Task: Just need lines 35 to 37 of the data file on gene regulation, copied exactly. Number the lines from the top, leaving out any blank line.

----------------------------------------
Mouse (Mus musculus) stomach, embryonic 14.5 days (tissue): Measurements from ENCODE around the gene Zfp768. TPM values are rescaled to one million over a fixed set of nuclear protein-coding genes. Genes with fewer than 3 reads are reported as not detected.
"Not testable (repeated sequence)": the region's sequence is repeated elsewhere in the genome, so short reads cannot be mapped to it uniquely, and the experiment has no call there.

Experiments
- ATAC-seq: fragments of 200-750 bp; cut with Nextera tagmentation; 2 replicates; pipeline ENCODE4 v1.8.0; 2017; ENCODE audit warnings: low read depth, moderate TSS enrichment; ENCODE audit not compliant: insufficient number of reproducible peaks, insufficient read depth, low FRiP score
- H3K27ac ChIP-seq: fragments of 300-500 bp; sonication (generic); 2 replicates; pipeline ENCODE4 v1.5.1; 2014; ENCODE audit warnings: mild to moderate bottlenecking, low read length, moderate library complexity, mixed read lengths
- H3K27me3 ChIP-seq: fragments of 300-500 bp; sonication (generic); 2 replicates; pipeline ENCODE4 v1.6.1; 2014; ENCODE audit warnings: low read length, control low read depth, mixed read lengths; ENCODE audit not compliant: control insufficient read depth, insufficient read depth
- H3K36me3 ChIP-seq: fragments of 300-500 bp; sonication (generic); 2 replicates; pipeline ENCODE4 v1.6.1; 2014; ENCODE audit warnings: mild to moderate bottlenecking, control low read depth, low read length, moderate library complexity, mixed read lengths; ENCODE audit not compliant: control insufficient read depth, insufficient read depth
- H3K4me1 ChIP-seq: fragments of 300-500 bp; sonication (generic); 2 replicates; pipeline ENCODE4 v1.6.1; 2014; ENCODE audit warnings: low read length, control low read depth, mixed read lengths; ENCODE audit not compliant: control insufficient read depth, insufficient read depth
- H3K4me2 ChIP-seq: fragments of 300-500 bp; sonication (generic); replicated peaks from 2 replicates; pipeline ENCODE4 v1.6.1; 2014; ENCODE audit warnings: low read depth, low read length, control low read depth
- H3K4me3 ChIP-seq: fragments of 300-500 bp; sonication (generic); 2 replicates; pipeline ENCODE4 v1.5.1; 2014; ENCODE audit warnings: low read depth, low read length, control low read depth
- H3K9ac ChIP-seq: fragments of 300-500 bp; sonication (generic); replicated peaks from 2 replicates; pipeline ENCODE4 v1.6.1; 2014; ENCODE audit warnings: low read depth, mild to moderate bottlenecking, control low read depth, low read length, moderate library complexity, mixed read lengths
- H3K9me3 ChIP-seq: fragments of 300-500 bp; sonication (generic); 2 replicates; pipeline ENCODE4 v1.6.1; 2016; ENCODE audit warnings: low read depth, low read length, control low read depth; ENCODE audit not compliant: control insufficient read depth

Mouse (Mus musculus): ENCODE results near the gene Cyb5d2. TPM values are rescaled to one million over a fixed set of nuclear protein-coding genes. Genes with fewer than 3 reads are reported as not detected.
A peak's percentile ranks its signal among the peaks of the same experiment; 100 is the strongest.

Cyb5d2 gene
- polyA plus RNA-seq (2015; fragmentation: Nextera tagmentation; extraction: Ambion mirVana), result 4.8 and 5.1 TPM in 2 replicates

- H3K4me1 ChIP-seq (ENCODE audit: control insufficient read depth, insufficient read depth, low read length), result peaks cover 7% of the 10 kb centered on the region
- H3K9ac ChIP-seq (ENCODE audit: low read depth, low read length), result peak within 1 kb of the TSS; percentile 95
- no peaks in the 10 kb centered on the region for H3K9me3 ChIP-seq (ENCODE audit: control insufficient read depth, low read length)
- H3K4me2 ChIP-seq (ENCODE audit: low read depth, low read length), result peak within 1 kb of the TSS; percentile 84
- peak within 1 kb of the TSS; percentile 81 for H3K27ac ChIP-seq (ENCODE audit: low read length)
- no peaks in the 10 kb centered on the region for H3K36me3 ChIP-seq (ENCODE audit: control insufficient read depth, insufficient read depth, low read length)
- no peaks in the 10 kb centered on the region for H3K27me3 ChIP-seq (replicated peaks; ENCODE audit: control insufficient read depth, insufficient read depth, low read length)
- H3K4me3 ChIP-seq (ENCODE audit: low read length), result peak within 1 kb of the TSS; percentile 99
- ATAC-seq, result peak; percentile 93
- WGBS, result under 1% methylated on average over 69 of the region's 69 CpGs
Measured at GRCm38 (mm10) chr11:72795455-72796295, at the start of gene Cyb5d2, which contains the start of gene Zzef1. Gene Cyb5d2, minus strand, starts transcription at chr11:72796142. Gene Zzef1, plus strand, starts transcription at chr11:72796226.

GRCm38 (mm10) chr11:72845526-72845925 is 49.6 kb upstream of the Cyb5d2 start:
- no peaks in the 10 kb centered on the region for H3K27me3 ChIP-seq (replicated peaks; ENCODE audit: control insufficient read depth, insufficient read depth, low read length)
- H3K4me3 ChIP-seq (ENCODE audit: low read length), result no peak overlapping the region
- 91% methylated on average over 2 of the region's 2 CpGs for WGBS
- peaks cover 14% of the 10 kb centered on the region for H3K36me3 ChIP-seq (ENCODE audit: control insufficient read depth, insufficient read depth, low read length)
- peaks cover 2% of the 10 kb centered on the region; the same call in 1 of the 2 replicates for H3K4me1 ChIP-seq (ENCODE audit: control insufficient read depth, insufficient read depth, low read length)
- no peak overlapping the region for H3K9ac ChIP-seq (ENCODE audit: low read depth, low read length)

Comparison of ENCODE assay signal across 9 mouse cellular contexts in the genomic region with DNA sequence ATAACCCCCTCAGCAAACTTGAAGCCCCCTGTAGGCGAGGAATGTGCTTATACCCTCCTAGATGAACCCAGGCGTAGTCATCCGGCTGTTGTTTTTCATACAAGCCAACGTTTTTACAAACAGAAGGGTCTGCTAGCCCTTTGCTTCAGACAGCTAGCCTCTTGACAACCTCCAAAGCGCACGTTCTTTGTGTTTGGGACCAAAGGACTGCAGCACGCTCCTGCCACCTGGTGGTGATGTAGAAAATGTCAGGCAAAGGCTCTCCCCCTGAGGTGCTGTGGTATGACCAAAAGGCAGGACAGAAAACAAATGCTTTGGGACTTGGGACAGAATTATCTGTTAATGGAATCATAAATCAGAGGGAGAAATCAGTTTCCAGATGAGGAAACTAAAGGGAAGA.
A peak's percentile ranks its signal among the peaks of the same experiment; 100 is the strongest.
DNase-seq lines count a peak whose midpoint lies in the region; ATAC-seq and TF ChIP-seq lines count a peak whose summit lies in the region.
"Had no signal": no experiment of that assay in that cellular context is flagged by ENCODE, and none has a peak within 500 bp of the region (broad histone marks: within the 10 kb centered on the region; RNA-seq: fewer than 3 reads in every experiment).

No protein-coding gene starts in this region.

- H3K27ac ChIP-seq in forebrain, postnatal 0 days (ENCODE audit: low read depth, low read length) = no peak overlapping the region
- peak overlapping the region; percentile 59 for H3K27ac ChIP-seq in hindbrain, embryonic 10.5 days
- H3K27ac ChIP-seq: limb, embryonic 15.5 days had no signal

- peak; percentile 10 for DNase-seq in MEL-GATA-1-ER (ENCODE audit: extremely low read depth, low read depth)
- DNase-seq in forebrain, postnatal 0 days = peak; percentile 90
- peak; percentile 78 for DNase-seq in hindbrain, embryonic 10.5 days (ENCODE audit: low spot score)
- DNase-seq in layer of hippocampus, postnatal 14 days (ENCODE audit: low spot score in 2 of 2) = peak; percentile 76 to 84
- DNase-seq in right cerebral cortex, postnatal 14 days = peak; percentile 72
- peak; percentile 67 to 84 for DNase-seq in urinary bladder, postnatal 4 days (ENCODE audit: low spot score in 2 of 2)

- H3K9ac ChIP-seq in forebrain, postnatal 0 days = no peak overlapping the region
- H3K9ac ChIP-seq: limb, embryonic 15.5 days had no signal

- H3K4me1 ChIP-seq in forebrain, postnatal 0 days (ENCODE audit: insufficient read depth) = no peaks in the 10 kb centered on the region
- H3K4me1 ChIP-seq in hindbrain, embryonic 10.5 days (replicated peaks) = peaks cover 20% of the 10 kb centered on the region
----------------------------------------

Comparison of ENCODE assay signal across 9 mouse cellular contexts in the genomic region with DNA sequence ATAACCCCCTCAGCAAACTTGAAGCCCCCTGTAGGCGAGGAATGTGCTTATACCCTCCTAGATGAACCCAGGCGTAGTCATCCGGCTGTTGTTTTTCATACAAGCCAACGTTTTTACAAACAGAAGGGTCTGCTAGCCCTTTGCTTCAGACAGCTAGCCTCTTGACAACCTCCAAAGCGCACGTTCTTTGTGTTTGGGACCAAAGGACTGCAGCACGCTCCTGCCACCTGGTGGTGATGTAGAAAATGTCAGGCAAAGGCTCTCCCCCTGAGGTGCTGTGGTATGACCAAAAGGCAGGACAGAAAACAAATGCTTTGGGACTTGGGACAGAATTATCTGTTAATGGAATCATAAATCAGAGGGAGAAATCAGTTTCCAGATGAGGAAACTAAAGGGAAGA.
A peak's percentile ranks its signal among the peaks of the same experiment; 100 is the strongest.
DNase-seq lines count a peak whose midpoint lies in the region; ATAC-seq and TF ChIP-seq lines count a peak whose summit lies in the region.